EVACUATE: The New Frontier of ICH Management
A talk by Amal Abou-Hamden on intracerebral haemorrhage (ICH) and the latest developments in the management of this devastating form of stroke, including the ongoing EVACUATE trial, a randomized controlled trial of ultra-early, minimally invasive, haematoma evacuation versus standard care within 8 hours of intracerebral hemorrhage.
This podcast was recorded at the Brain Symposium which took place in March 2023. Scroll down to access the presentation slides.
Amal discusses what ICH is, and the history of management of surgical management of ICH including the STICH1 and STICH2 trials. She then discusses the ongoing EVACUATE trial, a randomized controlled trial of ultra-early, minimally invasive, haematoma evacuation versus standard care within 8 hours of intracerebral haemorrhage.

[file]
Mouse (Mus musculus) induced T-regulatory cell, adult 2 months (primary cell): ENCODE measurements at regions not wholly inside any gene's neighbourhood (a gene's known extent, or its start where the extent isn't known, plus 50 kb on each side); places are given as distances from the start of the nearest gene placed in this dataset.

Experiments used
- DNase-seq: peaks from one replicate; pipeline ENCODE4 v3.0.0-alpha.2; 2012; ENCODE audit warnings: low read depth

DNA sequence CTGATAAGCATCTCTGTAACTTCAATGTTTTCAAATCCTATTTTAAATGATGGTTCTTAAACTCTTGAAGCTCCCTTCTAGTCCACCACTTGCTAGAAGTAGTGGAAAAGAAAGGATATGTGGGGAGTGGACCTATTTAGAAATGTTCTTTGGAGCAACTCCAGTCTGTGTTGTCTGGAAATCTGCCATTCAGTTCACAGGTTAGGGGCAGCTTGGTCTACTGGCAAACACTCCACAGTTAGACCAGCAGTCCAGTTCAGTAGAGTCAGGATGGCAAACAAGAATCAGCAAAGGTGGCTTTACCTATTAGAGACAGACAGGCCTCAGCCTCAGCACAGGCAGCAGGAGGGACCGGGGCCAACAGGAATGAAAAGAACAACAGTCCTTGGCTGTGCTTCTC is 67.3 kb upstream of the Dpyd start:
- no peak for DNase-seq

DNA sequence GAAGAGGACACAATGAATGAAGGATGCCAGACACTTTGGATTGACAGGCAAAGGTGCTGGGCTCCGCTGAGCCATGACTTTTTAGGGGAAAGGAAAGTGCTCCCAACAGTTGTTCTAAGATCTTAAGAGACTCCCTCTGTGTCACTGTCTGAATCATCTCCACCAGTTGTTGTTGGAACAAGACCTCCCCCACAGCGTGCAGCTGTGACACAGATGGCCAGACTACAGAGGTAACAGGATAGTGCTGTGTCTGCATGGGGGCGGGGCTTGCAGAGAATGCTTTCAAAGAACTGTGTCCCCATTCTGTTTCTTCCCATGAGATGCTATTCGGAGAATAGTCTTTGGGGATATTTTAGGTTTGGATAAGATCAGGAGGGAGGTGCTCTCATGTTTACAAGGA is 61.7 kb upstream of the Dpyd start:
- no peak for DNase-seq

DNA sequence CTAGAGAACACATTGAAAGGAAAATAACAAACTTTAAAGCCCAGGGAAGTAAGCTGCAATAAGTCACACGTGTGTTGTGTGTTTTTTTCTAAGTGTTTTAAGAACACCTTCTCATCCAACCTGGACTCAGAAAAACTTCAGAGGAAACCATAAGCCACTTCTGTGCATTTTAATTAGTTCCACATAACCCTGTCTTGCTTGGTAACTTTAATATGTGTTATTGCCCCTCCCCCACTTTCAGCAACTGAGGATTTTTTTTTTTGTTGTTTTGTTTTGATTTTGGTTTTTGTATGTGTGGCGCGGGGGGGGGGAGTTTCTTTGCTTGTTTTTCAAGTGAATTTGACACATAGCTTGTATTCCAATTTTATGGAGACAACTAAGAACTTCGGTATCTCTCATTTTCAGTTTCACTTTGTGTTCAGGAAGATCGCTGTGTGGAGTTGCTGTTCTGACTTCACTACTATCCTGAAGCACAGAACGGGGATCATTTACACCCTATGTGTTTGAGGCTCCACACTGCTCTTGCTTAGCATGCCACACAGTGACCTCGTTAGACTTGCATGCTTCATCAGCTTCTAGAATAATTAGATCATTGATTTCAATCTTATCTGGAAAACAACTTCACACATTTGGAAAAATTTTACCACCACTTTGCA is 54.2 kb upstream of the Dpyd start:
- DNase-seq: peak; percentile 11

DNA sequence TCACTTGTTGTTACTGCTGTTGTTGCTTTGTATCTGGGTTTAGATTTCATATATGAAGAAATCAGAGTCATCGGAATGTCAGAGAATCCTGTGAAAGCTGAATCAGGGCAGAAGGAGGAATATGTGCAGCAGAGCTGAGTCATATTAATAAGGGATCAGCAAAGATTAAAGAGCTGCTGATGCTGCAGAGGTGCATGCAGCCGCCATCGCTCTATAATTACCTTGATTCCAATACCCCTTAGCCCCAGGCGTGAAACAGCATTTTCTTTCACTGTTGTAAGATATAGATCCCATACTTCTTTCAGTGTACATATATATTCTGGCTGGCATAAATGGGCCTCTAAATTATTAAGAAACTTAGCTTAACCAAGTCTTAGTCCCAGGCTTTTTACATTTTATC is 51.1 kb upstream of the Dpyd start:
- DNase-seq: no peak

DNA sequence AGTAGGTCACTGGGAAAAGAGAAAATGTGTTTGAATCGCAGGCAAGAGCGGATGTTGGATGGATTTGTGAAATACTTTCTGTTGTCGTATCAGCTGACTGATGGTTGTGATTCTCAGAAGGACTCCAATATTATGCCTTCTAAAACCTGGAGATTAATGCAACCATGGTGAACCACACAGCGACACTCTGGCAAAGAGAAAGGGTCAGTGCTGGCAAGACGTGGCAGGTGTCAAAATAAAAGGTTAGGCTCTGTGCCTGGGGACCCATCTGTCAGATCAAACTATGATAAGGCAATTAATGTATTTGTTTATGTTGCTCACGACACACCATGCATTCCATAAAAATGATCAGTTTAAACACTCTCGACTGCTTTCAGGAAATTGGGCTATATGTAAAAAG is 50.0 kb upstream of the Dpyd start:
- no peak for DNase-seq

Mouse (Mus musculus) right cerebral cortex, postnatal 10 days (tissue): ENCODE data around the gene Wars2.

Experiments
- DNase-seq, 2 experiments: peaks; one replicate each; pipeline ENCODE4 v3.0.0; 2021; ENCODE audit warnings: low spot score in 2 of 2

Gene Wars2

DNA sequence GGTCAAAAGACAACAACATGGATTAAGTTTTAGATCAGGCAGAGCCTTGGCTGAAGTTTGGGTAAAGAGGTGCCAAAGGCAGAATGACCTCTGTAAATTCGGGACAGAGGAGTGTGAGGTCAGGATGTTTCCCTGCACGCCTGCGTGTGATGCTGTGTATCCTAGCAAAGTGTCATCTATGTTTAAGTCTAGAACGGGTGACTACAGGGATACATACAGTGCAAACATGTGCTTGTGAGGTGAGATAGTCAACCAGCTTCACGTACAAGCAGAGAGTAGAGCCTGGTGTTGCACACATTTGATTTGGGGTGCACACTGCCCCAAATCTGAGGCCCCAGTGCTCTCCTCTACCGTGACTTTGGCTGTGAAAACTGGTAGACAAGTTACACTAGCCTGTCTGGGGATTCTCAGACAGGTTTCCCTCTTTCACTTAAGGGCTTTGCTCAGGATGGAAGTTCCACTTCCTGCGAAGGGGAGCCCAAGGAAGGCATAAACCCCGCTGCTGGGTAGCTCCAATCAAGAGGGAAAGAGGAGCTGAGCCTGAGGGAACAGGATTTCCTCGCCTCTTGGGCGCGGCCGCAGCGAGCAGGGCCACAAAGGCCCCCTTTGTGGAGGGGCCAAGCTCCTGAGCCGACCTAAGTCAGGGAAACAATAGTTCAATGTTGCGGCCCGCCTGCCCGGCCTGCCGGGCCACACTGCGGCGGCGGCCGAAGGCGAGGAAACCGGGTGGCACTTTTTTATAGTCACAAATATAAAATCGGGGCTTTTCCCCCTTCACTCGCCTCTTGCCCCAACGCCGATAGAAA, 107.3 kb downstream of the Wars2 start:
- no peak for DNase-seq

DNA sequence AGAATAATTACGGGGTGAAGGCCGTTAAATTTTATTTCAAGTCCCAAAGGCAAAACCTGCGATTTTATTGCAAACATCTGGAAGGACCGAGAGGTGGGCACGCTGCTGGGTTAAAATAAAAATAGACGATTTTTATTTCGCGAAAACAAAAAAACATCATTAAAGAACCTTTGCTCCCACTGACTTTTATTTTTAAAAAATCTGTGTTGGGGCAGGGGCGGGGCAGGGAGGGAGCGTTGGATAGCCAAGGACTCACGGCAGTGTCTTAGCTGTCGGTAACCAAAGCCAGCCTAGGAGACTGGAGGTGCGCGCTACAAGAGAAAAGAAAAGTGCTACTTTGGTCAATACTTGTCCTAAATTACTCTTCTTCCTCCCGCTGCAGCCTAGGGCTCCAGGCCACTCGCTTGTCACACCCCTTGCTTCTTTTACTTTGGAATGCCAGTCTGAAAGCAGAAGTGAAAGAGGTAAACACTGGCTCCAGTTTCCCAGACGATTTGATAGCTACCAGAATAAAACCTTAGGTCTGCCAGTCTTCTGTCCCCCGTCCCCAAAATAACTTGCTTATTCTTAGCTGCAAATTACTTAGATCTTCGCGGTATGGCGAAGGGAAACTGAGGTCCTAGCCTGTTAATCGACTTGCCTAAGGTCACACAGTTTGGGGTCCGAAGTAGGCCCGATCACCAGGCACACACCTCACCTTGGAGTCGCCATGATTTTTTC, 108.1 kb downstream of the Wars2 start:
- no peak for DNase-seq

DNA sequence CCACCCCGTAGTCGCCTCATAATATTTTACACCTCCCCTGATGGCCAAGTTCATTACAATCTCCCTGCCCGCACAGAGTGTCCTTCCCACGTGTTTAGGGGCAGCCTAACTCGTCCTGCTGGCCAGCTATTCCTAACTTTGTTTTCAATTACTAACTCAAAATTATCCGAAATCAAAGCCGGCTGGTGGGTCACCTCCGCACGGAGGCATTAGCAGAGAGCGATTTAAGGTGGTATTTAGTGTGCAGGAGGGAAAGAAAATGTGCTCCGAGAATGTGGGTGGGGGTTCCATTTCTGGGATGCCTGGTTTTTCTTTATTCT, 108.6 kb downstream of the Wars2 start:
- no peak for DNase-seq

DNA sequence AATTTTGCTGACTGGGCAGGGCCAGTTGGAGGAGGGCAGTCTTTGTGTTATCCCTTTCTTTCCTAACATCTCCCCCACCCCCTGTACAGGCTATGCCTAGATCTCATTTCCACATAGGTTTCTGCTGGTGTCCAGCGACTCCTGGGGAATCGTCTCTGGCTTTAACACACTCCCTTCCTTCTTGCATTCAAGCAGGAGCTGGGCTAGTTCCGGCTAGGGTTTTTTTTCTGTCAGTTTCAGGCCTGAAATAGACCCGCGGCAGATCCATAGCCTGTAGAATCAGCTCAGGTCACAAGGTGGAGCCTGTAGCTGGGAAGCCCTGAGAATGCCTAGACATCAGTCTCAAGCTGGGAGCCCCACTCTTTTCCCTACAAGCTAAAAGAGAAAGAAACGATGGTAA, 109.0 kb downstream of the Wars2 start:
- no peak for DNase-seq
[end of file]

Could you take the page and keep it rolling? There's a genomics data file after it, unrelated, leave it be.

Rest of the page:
The premise is that minimally invasive techniques may improve ICH outcomes by rapid removal of blood from the parenchyma and reducing oedema formation, while also limiting further neuronal damage from the surgical intervention itself. Minimally invasive surgery (MIS) approaches promise to provide these benefits and have become alluring options for management of ICH. Here’s a review on other MIS techniques used in ICH.
The EVACUATE trial is investigating whether the combination of evacuating very quickly, as well as using a minimally invasive technique, will be the combination that makes a difference in the right population of ICH patients. It uses the SCUBA (Stereotactic Intracerebral Haemorrhage Underwater Blood Aspiration) technique – there’s a brief video showing how it works here.
This blog originally appeared on neuroresus.com and has been republished here with permission.